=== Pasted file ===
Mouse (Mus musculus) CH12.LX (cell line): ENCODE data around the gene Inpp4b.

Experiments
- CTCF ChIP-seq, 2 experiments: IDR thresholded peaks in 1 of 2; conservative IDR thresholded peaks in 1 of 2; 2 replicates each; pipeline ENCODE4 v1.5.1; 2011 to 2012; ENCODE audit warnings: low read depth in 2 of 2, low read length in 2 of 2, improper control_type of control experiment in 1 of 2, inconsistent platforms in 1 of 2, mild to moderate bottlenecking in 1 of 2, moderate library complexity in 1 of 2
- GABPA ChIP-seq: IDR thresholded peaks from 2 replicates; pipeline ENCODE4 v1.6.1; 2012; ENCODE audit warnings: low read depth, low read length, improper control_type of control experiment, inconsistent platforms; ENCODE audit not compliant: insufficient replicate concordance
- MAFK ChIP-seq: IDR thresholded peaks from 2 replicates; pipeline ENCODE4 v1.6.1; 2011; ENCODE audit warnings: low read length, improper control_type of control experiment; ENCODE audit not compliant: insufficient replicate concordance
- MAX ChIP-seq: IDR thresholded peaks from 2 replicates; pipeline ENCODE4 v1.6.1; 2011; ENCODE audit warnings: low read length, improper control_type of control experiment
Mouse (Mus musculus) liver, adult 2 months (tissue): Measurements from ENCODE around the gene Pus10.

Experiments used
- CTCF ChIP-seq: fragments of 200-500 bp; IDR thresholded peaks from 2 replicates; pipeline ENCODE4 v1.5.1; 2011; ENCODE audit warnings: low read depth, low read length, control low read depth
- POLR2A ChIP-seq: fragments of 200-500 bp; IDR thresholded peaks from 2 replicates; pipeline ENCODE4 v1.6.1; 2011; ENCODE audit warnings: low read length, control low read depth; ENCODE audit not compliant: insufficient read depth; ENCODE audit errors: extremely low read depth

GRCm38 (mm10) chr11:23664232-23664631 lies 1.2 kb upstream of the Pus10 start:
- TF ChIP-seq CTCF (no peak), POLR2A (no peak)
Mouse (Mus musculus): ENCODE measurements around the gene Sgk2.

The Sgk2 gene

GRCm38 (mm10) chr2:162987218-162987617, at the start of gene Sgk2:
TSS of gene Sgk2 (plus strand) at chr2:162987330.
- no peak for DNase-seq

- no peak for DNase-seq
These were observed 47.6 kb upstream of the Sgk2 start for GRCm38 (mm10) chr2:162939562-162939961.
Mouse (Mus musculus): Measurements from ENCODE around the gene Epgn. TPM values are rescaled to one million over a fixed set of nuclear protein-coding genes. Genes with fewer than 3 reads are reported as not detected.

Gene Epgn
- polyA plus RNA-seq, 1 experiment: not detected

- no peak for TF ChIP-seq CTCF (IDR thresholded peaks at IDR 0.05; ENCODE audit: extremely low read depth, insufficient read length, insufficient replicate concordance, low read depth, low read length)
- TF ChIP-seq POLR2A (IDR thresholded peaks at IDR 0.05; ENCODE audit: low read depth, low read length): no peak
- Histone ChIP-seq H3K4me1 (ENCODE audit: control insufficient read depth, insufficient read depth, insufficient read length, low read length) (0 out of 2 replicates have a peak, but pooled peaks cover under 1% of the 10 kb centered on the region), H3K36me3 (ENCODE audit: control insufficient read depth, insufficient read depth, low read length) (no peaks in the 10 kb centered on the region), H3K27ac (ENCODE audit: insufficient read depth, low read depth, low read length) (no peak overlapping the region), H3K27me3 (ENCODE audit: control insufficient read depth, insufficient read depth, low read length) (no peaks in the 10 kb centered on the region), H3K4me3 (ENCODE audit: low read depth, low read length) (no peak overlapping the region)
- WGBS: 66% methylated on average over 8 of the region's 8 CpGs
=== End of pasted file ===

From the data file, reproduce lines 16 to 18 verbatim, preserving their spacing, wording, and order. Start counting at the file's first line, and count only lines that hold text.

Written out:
TSS of gene Sgk2 (plus strand) at chr2:162987330.
- no peak for DNase-seq

- no peak for DNase-seq